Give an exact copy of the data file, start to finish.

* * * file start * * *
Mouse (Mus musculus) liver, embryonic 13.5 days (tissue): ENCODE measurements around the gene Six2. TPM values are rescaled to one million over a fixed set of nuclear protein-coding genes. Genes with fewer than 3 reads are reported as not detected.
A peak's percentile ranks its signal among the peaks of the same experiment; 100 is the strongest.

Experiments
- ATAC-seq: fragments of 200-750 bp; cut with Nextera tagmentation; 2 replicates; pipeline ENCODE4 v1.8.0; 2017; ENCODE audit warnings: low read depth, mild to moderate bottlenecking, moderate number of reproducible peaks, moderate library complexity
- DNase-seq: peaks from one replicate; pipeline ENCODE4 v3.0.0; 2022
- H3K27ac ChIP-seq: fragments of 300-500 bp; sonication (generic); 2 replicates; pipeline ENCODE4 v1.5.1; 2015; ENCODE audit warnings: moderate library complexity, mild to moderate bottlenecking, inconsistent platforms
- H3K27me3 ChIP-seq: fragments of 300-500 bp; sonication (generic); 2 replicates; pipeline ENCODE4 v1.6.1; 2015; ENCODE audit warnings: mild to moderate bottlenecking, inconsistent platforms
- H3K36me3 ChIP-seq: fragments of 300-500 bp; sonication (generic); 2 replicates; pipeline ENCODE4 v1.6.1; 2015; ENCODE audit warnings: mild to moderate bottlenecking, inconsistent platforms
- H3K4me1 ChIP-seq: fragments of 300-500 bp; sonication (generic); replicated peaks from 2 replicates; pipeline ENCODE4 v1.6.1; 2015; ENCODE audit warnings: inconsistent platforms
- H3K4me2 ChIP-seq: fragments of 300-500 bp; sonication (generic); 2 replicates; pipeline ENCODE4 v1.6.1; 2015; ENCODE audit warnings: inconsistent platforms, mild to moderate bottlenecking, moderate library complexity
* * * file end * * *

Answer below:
Mouse (Mus musculus) liver, embryonic 13.5 days (tissue): ENCODE measurements around the gene Six2. TPM values are rescaled to one million over a fixed set of nuclear protein-coding genes. Genes with fewer than 3 reads are reported as not detected.
A peak's percentile ranks its signal among the peaks of the same experiment; 100 is the strongest.

Experiments
- ATAC-seq: fragments of 200-750 bp; cut with Nextera tagmentation; 2 replicates; pipeline ENCODE4 v1.8.0; 2017; ENCODE audit warnings: low read depth, mild to moderate bottlenecking, moderate number of reproducible peaks, moderate library complexity
- DNase-seq: peaks from one replicate; pipeline ENCODE4 v3.0.0; 2022
- H3K27ac ChIP-seq: fragments of 300-500 bp; sonication (generic); 2 replicates; pipeline ENCODE4 v1.5.1; 2015; ENCODE audit warnings: moderate library complexity, mild to moderate bottlenecking, inconsistent platforms
- H3K27me3 ChIP-seq: fragments of 300-500 bp; sonication (generic); 2 replicates; pipeline ENCODE4 v1.6.1; 2015; ENCODE audit warnings: mild to moderate bottlenecking, inconsistent platforms
- H3K36me3 ChIP-seq: fragments of 300-500 bp; sonication (generic); 2 replicates; pipeline ENCODE4 v1.6.1; 2015; ENCODE audit warnings: mild to moderate bottlenecking, inconsistent platforms
- H3K4me1 ChIP-seq: fragments of 300-500 bp; sonication (generic); replicated peaks from 2 replicates; pipeline ENCODE4 v1.6.1; 2015; ENCODE audit warnings: inconsistent platforms
- H3K4me2 ChIP-seq: fragments of 300-500 bp; sonication (generic); 2 replicates; pipeline ENCODE4 v1.6.1; 2015; ENCODE audit warnings: inconsistent platforms, mild to moderate bottlenecking, moderate library complexity